Parents, we have to talk with our kids about their bodies and about sex.
If we don’t, someone else will. And it’s not like it was when we were kids when the internet didn’t exist.
Why We Need to Talk with our Kids about their Bodies and Sexuality
Do I really need to answer that question? Just off the top of my head I’d respond —
- Anyone can give the nuts and bolts of how our bodies work, but with the overwhelming sexual temptation and pornography and sexual addiction running rampant, kids need to have a safe space to learn and talk about their questions with someone who cares for them.
- There is a positive correlation between an open dialogue between parents and kids about sex and sexual abstinence. Feeling safe to talk with you also helps protect kids from sexual abuse. (Read more here.)
- If you don’t talk with your kids about sex, someone else will — and the information most likely will be distorted, wrong, too graphic, addictive, or used to lure, shame, or trap our kids. Kids hear more from their friends and through media than we realize — even at 6 years old.
- Nearly 60% of 16-18 year old have sexual intercourse, and nearly one-third of 13-15 year olds have sexual intercourse. Furthermore, 67% of teens who have had intercourse wish they had waited.
There are far more reasons than I’ve included in this list. The bottom line is, as Anne Marie Miller frankly writes in her book, 5 Things Every Parent Needs to Know about their Kids & Sex (which I highly recommend):
Your child is not the exception.
The reality is that you cannot shelter your child from the world. Someone is going to define what “sexy” is. Your child will hear words you don’t want them to hear and potentially see things you don’t want them to see. And the hard truth is that you have little control over this.
What you can control is the conversation, as well as from whom your child first learns about sex.
How do you want your child to learn about sex? from a peer? The media? A photo of a scantily dressed model hanging in the window of a lingerie store at the mall? If you want them to learn the values you have established in your home, you need to have this conversation. Don’t be afraid that it will spark unnecessary curiosity. It might, but because you are being proactive, you can help guide what happens next. (Anne Marie Miller)
Unfortunately many parents don’t talk with their kids about their bodies or sex because
- they’re embarrassed or feel awkward
- the kids are disgusted or aloof
- they don’t know when or how to talk about it
- they think their kids are too young or don’t need to worry about that yet
In fact, 64 percent of all parents in one survey said their own moms and dads didn’t do a very good job talking to them about sex. No wonder we feel inadequate! But inadequate or not, we need to open up the conversation and keep it going.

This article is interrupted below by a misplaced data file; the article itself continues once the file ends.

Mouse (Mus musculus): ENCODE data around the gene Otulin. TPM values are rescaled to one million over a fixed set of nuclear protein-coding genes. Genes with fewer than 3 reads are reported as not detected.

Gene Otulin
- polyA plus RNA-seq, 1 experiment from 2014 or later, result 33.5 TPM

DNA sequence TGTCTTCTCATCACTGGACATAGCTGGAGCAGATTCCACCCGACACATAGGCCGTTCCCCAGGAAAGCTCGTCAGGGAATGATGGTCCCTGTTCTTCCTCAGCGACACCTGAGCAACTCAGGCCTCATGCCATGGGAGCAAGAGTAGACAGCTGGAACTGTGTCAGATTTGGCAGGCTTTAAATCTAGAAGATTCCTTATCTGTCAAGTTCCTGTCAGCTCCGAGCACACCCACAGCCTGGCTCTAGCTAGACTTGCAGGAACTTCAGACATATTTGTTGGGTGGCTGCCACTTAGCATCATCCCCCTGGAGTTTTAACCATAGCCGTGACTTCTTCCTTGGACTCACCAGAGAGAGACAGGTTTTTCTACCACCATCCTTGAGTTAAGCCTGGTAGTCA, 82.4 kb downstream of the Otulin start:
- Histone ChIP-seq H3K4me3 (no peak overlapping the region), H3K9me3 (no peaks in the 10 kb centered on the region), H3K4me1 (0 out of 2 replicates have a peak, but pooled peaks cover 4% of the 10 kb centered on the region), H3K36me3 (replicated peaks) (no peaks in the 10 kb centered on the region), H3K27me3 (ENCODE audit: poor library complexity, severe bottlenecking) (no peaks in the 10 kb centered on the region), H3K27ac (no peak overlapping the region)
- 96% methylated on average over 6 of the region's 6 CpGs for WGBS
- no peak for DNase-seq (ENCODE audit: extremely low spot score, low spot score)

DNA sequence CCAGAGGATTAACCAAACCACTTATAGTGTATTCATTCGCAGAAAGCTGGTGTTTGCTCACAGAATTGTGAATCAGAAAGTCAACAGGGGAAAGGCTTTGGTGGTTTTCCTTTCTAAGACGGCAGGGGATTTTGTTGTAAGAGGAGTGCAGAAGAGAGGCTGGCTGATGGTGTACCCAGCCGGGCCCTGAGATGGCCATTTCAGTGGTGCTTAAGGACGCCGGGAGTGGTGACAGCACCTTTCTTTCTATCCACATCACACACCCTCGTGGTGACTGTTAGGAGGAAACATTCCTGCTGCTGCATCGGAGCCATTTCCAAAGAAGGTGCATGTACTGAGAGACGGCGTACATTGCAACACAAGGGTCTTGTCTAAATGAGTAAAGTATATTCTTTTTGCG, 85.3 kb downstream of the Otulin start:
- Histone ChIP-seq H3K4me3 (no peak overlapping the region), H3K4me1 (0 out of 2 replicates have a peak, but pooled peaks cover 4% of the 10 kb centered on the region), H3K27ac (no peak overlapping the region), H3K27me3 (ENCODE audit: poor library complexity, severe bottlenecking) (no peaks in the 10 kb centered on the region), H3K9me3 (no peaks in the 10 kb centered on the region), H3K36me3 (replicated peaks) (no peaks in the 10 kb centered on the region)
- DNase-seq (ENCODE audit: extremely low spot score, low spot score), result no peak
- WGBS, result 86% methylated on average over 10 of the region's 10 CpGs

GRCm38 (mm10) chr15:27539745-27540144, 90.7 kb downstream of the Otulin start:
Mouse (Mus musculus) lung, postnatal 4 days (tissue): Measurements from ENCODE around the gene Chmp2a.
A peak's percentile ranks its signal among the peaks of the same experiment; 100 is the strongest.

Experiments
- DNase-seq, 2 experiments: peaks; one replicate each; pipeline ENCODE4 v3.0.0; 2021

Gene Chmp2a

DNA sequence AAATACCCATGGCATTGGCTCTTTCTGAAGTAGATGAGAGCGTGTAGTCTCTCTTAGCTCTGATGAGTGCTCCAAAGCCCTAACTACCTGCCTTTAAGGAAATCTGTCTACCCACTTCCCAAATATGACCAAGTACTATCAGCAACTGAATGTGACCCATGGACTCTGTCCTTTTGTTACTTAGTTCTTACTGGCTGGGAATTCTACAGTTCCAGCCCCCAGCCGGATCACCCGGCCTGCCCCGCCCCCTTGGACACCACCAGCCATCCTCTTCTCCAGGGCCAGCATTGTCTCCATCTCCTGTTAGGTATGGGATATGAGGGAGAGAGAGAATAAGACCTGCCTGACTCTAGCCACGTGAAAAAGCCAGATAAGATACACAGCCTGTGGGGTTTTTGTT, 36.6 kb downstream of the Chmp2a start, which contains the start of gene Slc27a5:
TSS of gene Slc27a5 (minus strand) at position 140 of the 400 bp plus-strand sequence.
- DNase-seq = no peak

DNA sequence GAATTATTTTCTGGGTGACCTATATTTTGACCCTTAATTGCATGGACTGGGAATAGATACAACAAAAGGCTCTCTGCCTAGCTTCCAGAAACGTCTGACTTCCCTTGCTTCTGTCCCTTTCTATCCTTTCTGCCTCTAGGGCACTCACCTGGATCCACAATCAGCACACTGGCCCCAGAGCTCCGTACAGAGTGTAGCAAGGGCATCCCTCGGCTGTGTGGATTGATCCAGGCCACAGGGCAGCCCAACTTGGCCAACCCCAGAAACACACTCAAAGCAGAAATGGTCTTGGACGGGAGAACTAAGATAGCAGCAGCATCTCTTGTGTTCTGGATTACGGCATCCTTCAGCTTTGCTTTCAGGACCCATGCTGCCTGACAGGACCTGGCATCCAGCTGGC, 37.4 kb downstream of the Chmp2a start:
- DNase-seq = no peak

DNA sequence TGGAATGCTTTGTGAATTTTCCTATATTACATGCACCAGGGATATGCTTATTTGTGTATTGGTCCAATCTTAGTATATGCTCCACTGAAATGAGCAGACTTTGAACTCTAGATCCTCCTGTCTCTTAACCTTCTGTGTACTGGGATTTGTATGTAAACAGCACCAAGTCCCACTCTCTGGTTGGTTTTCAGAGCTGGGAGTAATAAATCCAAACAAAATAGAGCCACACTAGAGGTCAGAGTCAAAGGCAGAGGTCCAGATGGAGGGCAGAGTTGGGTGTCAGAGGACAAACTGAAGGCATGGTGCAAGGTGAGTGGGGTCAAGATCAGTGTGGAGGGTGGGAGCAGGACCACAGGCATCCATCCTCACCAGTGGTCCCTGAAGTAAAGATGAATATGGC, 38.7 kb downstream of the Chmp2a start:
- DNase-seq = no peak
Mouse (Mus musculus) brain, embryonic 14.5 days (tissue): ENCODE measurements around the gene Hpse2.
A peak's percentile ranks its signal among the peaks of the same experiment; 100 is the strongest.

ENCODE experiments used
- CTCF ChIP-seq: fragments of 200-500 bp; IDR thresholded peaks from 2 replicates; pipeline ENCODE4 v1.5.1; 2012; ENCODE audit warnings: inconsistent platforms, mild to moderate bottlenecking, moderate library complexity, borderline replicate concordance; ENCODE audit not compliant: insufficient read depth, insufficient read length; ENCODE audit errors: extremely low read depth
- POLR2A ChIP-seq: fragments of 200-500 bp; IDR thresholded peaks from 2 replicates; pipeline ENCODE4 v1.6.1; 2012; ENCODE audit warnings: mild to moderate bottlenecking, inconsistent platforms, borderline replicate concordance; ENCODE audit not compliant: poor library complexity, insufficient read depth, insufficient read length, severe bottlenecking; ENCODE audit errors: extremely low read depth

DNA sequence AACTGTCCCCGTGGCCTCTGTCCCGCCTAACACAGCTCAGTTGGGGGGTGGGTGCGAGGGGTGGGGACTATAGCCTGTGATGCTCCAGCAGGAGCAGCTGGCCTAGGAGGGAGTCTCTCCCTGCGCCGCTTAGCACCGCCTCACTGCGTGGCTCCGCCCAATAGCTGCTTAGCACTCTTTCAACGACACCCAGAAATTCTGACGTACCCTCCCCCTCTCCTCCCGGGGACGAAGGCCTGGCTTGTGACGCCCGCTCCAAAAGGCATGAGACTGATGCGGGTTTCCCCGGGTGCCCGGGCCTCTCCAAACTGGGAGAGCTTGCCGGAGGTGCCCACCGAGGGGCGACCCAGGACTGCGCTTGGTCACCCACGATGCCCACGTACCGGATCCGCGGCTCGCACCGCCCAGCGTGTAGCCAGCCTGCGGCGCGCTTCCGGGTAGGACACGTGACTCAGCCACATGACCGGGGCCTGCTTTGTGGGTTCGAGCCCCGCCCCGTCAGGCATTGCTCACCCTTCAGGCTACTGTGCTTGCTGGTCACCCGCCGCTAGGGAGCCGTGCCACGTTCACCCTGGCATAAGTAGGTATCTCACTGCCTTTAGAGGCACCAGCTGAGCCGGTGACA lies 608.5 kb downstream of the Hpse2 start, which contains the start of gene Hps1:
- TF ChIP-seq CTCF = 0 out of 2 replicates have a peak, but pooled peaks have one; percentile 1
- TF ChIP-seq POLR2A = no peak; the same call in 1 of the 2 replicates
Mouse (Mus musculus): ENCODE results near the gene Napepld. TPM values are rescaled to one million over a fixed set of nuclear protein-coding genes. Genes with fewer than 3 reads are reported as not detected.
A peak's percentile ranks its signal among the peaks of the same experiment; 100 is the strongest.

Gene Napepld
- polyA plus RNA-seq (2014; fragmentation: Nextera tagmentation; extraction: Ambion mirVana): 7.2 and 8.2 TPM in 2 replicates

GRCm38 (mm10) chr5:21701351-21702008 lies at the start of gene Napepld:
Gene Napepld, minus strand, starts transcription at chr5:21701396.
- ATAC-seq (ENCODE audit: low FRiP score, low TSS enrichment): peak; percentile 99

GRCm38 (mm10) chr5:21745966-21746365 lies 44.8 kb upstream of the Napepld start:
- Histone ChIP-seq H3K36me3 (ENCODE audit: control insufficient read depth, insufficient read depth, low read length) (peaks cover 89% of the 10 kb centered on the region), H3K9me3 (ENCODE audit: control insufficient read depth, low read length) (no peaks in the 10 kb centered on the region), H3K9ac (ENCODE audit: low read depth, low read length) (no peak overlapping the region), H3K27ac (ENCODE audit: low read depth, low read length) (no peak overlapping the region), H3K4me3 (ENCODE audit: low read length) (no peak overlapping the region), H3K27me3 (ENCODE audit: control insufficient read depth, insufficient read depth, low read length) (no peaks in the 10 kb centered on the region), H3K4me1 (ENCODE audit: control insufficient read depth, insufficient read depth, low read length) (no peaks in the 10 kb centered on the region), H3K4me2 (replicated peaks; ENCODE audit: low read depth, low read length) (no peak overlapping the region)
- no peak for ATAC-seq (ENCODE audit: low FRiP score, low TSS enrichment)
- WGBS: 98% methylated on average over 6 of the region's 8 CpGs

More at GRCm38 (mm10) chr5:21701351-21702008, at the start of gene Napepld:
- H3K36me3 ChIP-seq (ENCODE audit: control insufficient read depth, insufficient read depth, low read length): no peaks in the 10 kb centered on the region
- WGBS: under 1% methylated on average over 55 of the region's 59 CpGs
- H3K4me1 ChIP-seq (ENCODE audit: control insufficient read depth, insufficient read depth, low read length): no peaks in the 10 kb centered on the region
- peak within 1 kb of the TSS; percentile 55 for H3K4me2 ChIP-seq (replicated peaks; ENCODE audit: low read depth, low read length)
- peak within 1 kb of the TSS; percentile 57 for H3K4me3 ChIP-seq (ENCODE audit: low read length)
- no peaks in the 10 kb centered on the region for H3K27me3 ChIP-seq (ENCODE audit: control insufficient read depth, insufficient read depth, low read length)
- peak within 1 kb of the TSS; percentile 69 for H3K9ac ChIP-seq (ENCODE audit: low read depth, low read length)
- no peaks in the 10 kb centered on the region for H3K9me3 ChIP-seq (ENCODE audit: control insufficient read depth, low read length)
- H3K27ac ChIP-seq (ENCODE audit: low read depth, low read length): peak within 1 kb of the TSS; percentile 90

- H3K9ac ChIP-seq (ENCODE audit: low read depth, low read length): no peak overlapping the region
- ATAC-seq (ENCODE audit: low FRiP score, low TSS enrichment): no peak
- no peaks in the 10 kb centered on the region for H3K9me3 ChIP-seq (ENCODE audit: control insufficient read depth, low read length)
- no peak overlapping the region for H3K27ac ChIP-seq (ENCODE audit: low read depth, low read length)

Talking with our kids about their bodies, healthy sexuality, pornography, sexual abuse, and more is not a one and done talk. This is an ongoing conversation had within the context of a loving, trusting relationship — between you and your child.
Teach our kids about healthy, Biblical Sexuality
Wherever you find yourself on the list of reasons why parents don’t talk with their kids about their bodies or sex, one of these resources will help.
—> The first few series give you age-appropriate books to read with your kids. Grab the parent guide, too, as it will help you prepare for questions or conversations that might come up with your kids.
—> The single resources are for parents and will give you a wealth of information you probably don’t know (but think you do). Grab one of the resources below and read it.
As inadequate as you may feel, you are the best person for this job.
The Talk: A Sex-Ed Family Bible Study
For Parents :: Having the Talk: Biblical Sex-Ed Training for Parents — an online video course for parents about teaching kids (ages 6-10) about sex.
For Kids ::
- Book 1 :: The Talk: 7 Lessons to Introduce Your Child to Biblical Sexuality (designed for ages 6-10)
- Book 2 :: Changes: 7 Biblical Lessons to Make Sense of Puberty (designed for ages 8-12)
- Book 3 :: Relationships: 11 Lessons to Give Kids a Greater Understanding of Biblical Sexuality (designed for ages 11-14)
God’s Design for Sex Series
For Kids ::
- Book 1 :: The Story of Me (designed for ages 3-5)
- Book 2 :: Before I was Born (designed for ages 5-8)
- Book 3 :: What’s the Big Deal (designed for ages 8-11)
- Book 4 :: Facing the Facts (designed for ages 11-14)
Pure Foundations Series
For Parents :: Teaching Your Children Healthy Sexuality: A Biblical Approach to Prepare Them for Life by Jim Burns
For Kids ::
- Book 1 :: God Made Your Body (designed for ages 3-5)
- Book 2 :: How God Makes Babies (designed for ages 6-9)
- Book 3 :: The Purity Code (designed for ages 8-14)
- Book 4 :: Accept Nothing Less: God’s Best for Your Body, Mind, and Heart (designed for ages 14+)
Resources to Help Parents Teach their Kids about Sex
5 Things Every Parent Needs to Know about their Kids & Sex by Anne Marie Miller
Straight Talk with Your Kids About Sex by Josh McDowell
More Than Just the Talk: Becoming Your Kids’ Go-To Person About Sex by Jonathon McKee
Resources for Kids to Prevent Sexual Abuse, Porn, and other topics we need to address
Picture Books to Read with Kids
- God Made All of Me: A Book to Help Children Protect their Bodies
- I Said No! A Kid-to-kid Guide to Keeping Private Parts Private
- Good Pictures, Bad Pictures: Porn-proofing Today’s Young Kids
- CLICK HERE to find other kids’ books on preventing sexual abuse.
Guides for Parents
It’s not too late to talk with your kids about their bodies, healthy sexuality, and sex. I’m praying for you as you do!!
Question for You ::
How did you introduce this topic with your kids and how old were they?
This article originally appeared ErikaDawson.com.